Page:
National Geographic recently published an interactive Serengeti lion feature that has the internet swooning. Complementing the coverage of the lions in the August 2013 print issue of the magazine, the interactive feature allows users to get up close and personal with the Vumbi pride. Michael “Nick” Nichols, a photographer, and Nathan Williamson, a videographer, made several trips to the Serengeti between July 2011 and January 2013. The duo used cameras mounted on a robotic tank and a remote-control toy car to obtain images that had never before been taken of the lions from low angles and within close proximity. These images were paired with the ones they took by hand and in total, Nichols collected 242,000 images and Williamson recorded 200 hours of video during this time.This interactive feature allows users to sneak into the private lives of these lions, lives that seem to always strike a delicate balance between feast and famine. Explore the Serengeti lion feature here.
When it comes to planning my next trip, a pretty photo only inspires me half as much as a good map. I’m particularly partial to UNESCO‘s interactive World Heritage List map, which I spend more time clicking on than I’d care to admit. The map identifies the List’s 962 properties across the globe and provides information about each, including an array of photos for those who need the photographic impetus.
More than anything else, it’s a useful tool to find astonishing places beyond the Angkor Wats, Serengetis and Venices of the world. Did I know there were 100-meter-tall stone towers in northwestern Russia. Or that there’s a place called the Inaccessible Islands in the South Atlantic? I do now, and I want to go.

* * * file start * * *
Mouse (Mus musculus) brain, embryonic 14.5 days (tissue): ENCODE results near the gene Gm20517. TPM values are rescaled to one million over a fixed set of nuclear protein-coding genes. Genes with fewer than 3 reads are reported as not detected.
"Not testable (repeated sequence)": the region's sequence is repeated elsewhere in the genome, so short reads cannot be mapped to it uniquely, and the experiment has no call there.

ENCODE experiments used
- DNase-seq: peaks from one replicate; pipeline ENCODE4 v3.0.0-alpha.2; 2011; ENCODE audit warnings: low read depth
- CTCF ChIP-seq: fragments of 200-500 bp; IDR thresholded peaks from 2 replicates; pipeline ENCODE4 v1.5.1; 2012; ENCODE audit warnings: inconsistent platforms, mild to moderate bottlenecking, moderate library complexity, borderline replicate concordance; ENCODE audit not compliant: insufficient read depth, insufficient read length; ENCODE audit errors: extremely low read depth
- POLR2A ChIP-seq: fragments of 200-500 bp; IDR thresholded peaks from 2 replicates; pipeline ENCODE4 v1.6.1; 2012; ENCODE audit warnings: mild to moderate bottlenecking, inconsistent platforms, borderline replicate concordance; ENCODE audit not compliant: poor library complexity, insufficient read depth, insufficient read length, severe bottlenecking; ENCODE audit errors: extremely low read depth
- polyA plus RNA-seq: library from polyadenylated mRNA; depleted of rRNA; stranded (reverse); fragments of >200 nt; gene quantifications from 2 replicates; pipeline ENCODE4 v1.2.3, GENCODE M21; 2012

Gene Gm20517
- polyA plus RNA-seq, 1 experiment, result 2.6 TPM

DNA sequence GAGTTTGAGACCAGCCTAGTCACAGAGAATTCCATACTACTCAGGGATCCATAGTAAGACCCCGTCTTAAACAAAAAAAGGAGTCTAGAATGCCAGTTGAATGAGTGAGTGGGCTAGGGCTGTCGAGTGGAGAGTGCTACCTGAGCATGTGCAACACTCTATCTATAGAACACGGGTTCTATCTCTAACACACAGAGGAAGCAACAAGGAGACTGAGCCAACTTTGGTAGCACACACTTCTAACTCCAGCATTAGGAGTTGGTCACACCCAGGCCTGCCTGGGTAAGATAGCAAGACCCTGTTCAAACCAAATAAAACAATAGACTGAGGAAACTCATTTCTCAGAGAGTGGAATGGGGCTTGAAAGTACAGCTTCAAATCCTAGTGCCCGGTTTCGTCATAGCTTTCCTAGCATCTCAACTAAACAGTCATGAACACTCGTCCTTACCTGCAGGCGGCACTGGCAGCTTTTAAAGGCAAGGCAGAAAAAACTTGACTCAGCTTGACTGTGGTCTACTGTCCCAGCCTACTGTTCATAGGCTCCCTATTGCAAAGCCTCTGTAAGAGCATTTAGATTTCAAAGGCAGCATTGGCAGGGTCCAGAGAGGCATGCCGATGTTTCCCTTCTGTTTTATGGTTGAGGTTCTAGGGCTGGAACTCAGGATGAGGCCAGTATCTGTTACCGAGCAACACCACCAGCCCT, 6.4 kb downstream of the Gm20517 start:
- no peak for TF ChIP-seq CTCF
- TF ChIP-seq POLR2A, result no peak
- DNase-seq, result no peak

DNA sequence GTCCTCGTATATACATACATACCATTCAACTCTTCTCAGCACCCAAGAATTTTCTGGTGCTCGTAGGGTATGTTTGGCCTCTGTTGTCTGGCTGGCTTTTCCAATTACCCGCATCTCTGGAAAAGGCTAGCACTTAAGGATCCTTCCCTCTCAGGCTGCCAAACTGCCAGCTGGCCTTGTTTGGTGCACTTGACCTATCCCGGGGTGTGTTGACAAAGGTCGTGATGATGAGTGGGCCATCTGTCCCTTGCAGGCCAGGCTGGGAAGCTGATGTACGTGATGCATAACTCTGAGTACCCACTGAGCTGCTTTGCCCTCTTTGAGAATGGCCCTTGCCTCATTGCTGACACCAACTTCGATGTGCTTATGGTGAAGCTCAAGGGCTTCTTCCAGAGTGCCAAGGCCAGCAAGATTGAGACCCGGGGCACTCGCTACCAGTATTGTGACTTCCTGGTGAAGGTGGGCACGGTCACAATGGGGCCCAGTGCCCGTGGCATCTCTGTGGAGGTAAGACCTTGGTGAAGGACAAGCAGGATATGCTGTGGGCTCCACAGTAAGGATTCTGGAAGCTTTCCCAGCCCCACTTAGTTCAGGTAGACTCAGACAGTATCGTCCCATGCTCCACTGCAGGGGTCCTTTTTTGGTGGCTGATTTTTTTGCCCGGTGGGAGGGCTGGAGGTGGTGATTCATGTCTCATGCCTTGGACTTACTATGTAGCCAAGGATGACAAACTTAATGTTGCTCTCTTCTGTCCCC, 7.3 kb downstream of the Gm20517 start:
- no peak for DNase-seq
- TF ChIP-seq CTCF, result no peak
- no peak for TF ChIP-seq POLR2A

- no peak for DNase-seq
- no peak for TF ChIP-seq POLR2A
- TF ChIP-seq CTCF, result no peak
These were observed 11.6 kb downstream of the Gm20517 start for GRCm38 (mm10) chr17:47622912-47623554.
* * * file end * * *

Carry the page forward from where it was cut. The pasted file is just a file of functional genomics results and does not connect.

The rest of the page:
The map is also a great way to find less touristed sights in popular countries. The Dong Phayayen-Khao Yai Forest Complex in Thailand gets short shrift from most visitors, for instance, but is a completely unique environment in Southeast Asia.
Don’t know where to start? The red points are World Heritage Sites in danger of being destroyed or permanently altered by man or nature, so they may not be around forever.
February is a special time on the Serengeti. Right now its population of some 1.5 million wildebeests are giving birth to an estimated 8,000 calves a day, the Tanzania Daily News reports.
The East African nation has seen some 16,500 tourists come to watch the event in Serengeti National Park, including 5,800 domestic visitors who are part of a growing African middle class that’s boosting tourism across the continent.
This mass calving happens every year. All the pregnant wildebeests give birth within the same period of a few weeks, a process called “synchronized calving.” The animals give birth while standing up or even moving around, and wildebeest calves are walking within a couple of minutes. Once all the pregnant wildebeest have calved, the whole herd heads out.